Cell fusion-independent differentiation of neural stem cells to the endothelial lineage

Abstract

Somatic stem cells have been claimed to possess an unexpectedly broad differentiation potential (referred to here as plasticity) that could be induced by exposing stem cells to the extracellular developmental signals of other lineages in mixed-cell cultures1,2,3,4,5,6. Recently, this and other experimental evidence supporting the existence of stem-cell plasticity have been refuted because stem cells have been shown to adopt the functional features of other lineages by means of cell-fusion-mediated acquisition of lineage-specific determinants (chromosomal DNA) rather than by signal-mediated differentiation1,2,5,7,8. In this study we co-cultured mouse neural stem cells (NSCs), which are committed to become neurons and glial cells9,10, with human endothelial cells, which form the lining of blood vessels11. We show that in the presence of endothelial cells six per cent of the NSC population converted to cells that did not express neuronal or glial markers, but instead showed the stable expression of multiple endothelial markers and the capacity to form capillary networks. This was surprising because NSCs and endothelial cells are believed to develop from the ectoderm and mesoderm, respectively. Experiments in which endothelial cells were killed by fixation before co-culture with live NSCs (to prevent cell fusion) and karyotyping analyses, revealed that NSCs had differentiated into endothelial-like cells independently of cell fusion. We conclude that stem-cell plasticity is a true characteristic of NSCs and that the conversion of NSCs to unanticipated cell types can be accomplished without cell fusion.

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Figure 1: NSCs can be induced to express the endothelial marker, CD146.
Figure 2: Endothelial markers are expressed by NSC-derived endothelial cell candidates clonally purified from human endothelial cell co-culture.
Figure 3: NSC-derived endothelial cell candidates show endothelial Weibel–Palade bodies and form capillary networks in vitro.
Figure 4: Cell fusion is unlikely to contribute to the generation of NSC-derived endothelial-like cells.

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Acknowledgements

We thank M. G. Farquhar and R. V. Stan for critically evaluating Weibel–Palade bodies; D. Chambers for conducting FACS analysis; J. Simon for help in constructing figures; L. Moore, B. Miller, A. Hyunh and S. Thuret for technical assistance; J. D. Esko's laboratory for advice; V. A. Sciorra and M. L. Gage for critical reading of the manuscript. This work was supported by the National Institutes of Health (National Institute on Aging) and the Lookout Fund. A.E.W. is a Damon Runyon fellow supported by The Damon Runyon Cancer Research Foundation. K.N. was supported by a JSPS Postdoctoral Fellowship for Research Abroad. F.H.G. is supported by the Vi and John Adler Chair.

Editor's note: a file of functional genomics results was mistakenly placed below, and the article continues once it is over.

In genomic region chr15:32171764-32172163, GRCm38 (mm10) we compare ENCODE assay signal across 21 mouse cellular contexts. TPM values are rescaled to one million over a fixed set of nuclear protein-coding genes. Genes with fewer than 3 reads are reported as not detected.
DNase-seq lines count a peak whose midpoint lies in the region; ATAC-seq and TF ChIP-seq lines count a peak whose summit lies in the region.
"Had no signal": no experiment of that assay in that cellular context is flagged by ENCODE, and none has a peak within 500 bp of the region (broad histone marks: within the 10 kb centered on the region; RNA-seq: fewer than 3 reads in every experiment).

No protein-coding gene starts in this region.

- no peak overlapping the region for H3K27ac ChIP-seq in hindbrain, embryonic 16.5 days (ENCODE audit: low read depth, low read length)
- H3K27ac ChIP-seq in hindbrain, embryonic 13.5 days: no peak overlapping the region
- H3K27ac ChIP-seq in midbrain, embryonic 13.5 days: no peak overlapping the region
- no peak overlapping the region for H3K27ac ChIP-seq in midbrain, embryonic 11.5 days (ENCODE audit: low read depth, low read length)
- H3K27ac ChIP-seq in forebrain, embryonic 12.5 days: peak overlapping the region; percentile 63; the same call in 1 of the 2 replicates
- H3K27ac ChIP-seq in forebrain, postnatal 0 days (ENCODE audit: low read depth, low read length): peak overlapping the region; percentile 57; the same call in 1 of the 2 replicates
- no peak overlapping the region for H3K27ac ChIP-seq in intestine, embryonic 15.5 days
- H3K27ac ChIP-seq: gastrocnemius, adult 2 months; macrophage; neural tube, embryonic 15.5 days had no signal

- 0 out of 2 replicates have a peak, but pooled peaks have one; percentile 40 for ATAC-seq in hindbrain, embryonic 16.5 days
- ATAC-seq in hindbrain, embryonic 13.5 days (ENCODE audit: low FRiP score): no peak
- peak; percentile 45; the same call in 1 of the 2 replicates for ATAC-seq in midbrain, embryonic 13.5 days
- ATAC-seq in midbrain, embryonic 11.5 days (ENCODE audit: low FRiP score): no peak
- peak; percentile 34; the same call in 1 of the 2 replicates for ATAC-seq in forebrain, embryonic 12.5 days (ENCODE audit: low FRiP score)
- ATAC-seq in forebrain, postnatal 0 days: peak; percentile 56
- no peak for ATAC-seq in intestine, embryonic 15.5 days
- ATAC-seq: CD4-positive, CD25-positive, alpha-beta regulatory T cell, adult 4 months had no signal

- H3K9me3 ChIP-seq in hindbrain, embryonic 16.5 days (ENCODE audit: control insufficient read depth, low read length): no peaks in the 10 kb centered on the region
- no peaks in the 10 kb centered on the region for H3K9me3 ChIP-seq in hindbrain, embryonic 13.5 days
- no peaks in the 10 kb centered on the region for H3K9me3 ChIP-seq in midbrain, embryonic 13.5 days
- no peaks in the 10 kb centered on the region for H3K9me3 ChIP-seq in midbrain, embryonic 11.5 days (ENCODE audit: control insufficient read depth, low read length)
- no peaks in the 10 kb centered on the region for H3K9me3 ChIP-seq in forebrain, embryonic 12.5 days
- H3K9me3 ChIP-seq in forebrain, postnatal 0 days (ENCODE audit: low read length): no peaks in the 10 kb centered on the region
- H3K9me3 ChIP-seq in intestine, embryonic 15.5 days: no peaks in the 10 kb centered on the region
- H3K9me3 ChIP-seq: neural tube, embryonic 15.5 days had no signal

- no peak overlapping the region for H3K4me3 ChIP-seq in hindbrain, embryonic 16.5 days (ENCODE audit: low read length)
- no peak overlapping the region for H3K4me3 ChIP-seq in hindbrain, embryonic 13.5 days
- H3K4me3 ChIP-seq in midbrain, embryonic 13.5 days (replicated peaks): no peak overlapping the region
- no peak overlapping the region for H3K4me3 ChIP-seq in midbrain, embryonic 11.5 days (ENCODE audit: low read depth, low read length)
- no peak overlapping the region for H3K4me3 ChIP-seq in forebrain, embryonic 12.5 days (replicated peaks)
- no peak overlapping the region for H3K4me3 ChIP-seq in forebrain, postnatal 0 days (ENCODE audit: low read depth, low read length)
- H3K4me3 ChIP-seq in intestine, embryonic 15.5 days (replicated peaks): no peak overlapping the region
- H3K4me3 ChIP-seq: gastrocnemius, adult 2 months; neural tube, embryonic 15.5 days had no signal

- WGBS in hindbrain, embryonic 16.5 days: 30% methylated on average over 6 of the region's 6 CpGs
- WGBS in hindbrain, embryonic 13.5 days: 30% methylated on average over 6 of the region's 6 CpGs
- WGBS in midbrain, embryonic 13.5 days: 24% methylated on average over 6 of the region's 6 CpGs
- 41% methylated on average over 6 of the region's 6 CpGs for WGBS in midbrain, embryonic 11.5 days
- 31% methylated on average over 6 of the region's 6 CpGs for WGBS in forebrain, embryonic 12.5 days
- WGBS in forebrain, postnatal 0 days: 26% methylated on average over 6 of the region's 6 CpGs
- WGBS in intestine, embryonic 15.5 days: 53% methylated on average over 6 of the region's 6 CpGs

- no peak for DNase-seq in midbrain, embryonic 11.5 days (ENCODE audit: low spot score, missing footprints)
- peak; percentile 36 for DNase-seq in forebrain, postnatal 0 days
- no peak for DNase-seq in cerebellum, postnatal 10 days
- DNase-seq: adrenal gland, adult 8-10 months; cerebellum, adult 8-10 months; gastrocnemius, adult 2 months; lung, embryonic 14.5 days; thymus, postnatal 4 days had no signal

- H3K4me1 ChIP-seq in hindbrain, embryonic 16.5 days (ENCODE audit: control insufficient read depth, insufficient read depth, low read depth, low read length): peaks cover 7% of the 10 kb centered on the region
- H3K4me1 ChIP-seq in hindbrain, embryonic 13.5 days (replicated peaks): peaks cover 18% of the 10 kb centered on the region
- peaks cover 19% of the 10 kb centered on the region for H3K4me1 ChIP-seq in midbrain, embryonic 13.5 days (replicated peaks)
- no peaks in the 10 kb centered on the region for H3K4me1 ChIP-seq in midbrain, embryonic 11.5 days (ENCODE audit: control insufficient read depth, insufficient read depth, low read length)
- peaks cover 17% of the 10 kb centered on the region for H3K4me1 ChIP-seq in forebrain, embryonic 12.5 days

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Correspondence to Fred H. Gage.

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While I do not believe there is a real financial interest, there could be a perceived competing interest with three companies that I am on the SAB for: CEREGENE inc., Stem Cells inc. and B.C. inc.

Supplementary information

Supplementary Figure 1

Documents the expression of multiple endothelial markers by NSC-derived ECs using immunofluorescence and RT-PCR. (JPG 64 kb)

Supplementary Movie

NSC-derived EC marker-expressing cells form capillary networks in vitro. NSCs, human ECs and NSC-derived EC candidates (clone 1 is shown) were introduced onto Matrigel coated plates at the 0 h time point and monitored for the capacity to form vascular cords. Scale bar=100 µm. (MOV 2657 kb)

Supplementary Figure and Movie Legend (DOC 20 kb)

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Wurmser, A., Nakashima, K., Summers, R. et al. Cell fusion-independent differentiation of neural stem cells to the endothelial lineage. Nature 430, 350–356 (2004). https://doi.org/10.1038/nature02604

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